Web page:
Millions of people have no idea which jabs they’ve had and their ignorance is putting them at risk of getting meningitis and other serious diseases.
Nine out of ten people in Britain are sure they have been given vaccines at some point in their lives, research found, but more than half don’t remember which ones.
Immunisations are vital for stopping the spread of devastating and deadly infections like meningitis, measles and polio.
And despite the NHS offering all children and young people MMR and meningitis vaccines for free, millions do not know if they’re protected.
Nearly one in ten are not sure if they’ve ever had a jab, or are certain they haven’t.
Experts warn young people are putting themselves and others at particular risk of developing meningitis by not keeping track of whether they are protected.
Only around 40 per cent of teenagers and students are having a top-up meningitis jab, which experts say is putting everyone at a higher risk of catching the life-threatening infection
A study by the Meningitis Research Foundation quizzed 2,000 people about how much they knew about their vaccination history.
Some 55 per cent do not know which diseases they are protected against and 45 per cent have never bothered to ask their doctor.
Parents aren’t keeping track of their children’s jabs, either – only a quarter are certain their child’s vaccines are up to date and 13 per cent do not know.
The Meningitis Research Foundation (MRF) is concerned about people’s ignorance of vaccines.
Only around 40 per cent of teenagers and university students are receiving a follow-up meningitis vaccine which protects against the devastating brain disease.
Between 80 and 95 per cent of people are usually required to receive a vaccine to protect the public from its spread.
Polio and measles used to be common and disabling or deadly but are now rarely seen in the UK because vaccinations stop people becoming infected.
Free vaccines are available for babies, children and students
Chief executive of the MRF, Vinny Smith said: ‘Free vaccines are available not only to babies but at several stages throughout life, such as at school, in adolescence and as we age.’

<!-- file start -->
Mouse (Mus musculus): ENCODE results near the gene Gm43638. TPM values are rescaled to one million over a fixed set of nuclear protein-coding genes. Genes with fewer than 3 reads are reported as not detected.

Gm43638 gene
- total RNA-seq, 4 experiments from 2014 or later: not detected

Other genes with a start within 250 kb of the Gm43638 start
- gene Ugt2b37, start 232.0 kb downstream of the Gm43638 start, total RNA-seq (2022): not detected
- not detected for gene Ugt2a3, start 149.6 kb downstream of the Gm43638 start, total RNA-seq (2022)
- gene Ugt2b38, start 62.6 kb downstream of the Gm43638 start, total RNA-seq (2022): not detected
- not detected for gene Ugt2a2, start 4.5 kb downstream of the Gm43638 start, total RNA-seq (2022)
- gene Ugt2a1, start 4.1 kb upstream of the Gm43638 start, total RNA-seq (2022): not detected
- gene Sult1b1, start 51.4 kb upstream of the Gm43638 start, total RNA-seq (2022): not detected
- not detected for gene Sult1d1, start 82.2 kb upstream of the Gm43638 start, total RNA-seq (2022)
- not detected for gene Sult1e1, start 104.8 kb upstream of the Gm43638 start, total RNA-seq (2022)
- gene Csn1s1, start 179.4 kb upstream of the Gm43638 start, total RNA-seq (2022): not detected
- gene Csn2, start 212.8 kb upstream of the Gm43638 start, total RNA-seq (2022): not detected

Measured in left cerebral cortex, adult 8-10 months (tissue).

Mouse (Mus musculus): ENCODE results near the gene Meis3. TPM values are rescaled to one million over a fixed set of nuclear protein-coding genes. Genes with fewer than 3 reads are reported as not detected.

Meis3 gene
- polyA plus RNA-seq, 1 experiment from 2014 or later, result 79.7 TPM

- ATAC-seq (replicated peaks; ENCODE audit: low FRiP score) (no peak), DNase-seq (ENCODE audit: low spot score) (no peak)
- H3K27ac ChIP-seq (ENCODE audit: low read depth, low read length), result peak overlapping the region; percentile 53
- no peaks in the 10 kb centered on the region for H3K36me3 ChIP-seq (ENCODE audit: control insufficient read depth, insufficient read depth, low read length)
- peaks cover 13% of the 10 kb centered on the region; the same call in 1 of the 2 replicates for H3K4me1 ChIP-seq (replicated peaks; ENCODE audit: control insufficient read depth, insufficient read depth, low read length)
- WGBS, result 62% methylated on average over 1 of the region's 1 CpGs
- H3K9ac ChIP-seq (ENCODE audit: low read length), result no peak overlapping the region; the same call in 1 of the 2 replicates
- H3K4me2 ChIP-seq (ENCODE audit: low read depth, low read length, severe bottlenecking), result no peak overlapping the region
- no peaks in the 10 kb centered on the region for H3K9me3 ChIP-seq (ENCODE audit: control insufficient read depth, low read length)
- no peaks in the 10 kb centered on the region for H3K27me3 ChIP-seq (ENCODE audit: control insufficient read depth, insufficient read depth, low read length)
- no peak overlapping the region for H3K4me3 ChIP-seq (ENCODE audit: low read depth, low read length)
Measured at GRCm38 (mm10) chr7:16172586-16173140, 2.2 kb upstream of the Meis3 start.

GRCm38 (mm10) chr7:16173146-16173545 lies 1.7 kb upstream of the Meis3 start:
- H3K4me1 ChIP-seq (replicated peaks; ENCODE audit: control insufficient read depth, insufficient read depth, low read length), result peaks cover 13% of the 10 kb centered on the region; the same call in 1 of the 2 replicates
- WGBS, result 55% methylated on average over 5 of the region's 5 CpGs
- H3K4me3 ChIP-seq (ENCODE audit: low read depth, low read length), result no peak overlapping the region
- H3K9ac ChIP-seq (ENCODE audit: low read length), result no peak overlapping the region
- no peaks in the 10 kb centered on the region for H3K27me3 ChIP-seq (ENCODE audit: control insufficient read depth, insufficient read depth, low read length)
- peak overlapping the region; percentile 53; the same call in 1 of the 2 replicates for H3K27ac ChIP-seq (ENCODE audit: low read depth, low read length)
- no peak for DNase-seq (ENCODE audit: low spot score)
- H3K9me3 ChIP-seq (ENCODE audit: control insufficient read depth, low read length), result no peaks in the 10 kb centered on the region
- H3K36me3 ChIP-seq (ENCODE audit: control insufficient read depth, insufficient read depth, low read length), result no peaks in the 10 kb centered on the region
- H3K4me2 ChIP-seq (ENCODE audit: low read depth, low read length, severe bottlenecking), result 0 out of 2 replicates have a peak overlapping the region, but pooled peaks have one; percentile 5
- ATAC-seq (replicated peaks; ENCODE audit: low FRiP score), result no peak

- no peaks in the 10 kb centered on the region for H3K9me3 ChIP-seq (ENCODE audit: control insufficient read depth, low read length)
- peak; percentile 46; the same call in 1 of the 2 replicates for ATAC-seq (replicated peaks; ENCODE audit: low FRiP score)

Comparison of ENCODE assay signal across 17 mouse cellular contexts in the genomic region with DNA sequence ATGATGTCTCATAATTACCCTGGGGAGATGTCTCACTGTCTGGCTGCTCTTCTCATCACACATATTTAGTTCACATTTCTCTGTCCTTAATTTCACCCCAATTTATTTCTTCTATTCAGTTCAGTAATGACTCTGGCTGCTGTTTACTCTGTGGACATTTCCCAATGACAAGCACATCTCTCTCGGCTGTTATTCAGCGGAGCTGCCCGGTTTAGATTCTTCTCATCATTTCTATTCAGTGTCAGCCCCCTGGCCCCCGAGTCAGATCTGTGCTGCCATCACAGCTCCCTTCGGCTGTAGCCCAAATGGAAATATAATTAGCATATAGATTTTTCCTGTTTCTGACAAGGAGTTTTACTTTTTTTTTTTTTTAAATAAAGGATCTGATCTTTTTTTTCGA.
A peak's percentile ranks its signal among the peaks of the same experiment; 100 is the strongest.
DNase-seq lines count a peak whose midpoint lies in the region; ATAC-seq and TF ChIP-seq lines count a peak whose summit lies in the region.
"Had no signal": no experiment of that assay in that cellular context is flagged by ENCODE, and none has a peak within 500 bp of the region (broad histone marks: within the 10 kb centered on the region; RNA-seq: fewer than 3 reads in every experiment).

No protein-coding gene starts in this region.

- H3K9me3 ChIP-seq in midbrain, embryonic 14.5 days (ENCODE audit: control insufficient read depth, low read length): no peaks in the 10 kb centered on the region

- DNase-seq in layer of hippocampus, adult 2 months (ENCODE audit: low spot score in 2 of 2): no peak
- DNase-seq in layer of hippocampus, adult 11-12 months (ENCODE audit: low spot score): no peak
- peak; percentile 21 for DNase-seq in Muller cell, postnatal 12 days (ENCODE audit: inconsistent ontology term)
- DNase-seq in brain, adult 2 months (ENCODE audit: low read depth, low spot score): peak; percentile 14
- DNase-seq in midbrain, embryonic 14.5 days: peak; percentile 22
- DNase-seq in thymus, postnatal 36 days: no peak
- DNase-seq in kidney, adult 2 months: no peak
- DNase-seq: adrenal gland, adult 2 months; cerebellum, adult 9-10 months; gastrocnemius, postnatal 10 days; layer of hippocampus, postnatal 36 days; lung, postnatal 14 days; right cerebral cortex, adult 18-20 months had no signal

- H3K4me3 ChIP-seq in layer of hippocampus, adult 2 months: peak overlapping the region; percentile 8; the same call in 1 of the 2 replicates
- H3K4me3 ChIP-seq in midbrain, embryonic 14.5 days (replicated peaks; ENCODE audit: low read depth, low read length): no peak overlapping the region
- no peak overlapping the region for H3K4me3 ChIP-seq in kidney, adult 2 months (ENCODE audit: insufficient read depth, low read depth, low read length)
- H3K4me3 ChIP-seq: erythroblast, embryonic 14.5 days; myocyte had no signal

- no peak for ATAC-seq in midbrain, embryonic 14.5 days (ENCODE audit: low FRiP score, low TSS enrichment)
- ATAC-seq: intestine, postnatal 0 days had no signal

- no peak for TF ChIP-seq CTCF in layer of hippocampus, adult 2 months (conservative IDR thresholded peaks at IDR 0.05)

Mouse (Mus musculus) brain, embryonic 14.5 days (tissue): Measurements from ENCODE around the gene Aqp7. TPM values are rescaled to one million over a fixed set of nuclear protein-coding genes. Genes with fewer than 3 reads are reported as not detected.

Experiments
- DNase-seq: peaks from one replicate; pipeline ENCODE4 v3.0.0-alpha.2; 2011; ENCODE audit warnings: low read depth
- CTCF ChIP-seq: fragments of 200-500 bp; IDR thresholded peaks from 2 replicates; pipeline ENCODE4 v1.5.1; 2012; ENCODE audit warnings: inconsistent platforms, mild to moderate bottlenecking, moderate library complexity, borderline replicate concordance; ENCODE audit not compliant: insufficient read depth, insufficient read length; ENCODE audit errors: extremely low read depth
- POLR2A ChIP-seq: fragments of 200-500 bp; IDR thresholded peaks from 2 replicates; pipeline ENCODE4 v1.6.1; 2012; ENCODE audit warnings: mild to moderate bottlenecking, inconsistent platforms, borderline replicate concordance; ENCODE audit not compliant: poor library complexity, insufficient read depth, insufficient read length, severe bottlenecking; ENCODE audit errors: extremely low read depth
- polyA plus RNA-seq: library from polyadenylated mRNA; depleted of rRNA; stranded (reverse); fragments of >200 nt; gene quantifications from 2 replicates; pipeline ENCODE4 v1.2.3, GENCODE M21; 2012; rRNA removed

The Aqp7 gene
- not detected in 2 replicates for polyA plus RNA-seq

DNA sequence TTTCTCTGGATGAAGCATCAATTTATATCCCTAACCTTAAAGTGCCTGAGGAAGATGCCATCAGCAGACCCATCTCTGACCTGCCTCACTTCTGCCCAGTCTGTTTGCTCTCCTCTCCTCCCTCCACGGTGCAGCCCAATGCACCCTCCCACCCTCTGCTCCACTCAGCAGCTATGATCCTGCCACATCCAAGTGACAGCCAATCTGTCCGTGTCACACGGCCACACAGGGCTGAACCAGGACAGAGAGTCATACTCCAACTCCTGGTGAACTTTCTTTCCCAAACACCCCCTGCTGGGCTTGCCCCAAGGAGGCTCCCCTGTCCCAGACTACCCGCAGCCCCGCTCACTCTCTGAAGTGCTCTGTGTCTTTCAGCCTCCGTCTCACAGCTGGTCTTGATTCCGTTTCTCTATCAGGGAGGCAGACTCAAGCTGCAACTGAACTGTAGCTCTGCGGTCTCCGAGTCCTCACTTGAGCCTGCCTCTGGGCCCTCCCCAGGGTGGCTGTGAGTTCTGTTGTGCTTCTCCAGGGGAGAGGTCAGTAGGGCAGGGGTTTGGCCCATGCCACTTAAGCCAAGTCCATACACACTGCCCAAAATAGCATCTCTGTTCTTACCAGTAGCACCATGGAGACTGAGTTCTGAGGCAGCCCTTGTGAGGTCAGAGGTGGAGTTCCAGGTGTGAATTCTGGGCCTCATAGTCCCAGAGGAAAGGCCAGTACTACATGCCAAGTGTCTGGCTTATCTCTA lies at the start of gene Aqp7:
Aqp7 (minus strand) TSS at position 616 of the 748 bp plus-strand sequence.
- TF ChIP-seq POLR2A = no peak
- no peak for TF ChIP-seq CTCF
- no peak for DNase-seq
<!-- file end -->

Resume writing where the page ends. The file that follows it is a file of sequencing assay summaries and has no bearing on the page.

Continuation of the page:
WHICH VACCINES SHOULD I HAVE HAD BY THE AGE OF 18?
Vaccinations for various unpleasant and deadly diseases are given free on the NHS to children and teenagers.
Here is a list of all the jabs someone should have by the age of 18 to make sure they and others across the country are protected:
Eight weeks old
- 6-in-1 vaccine for diphtheria, tetanus, whooping cough, polio, Haemophilus influenzae type b (Hib), and hepatitis B.
- Pneumococcal (PCV)
- Meningitis B
12 weeks old
- Second doses of 6-in-1 and Rotavirus
16 weeks old
- Third dose of 6-in-1
- Second doses of PCV and men. B
One year old
- Hib/meningitis C
- Measles, mumps and rubella (MMR)
- Third dose of PCV and meningitis B
Two to eight years old
- Annual children’s flu vaccine
Three years, four months old
- Second dose of MMR
- 4-in-1 pre-school booster for diptheria, tetanus, polio and whooping cough
12-13 years old (girls)
- HPV (two doses within a year)
14 years old
- 3-in-1 teenage booster for diptheria, tetanus and polio
Source: NHS Choices
Teenagers in particular are offered the MenACWY vaccine because they are the most likely to carry bacteria which cause life-threatening meningitis and septicaemia.
Mr Smith added: ‘Meningitis and septicaemia are deadly diseases that can strike without warning.
‘Although babies are the most at risk, anyone can be affected at any age.
‘Vaccination is the only way to prevent meningitis and septicaemia and we’d like to see more people aware of the vaccinations available.
‘We encourage everyone to take up the offer of the vaccines included in the immunisation schedule.’
Teenagers are most likely to carry meningitis bacteria
More than three quarters – 76 per cent – of 18 to 25-year-olds have not even heard of a particularly deadly type of meningitis they may be at risk of – meningitis W.
And teenagers are the age group most likely to carry the bacteria which cause meningitis – the disease can also be caused by a virus but is usually less serious.
Mr Smith added: ‘We know that over a million teenagers and young adults have not yet got their free vaccine from their GP meaning they are unprotected against the deadly strain.
‘This new research shows that a lack of awareness is likely to be a major reason for the low uptake.
‘Teenagers and young adults are the age group that most commonly carry meningococcal bacteria in their nose and throat and they can spread it to others.
Vaccinating teenagers will protect everyone
‘By vaccinating teenagers, this will not only directly protect them against four types of meningitis and septicaemia, Men A, C, W and Y, it will also stop the bacteria spreading, which over time will offer protection for the whole population.
‘The vaccine has proven highly effective at preventing disease in the age group eligible for the vaccine, but we’re not seeing cases of MenW reduce as quickly as we’d like in the other age groups yet and this could be because so many young people have not yet got their vaccine.
‘We’re encouraging everyone to check their eligibility and book an appointment with their GP for the MenACWY vaccine, to protect themselves and to protect everyone.’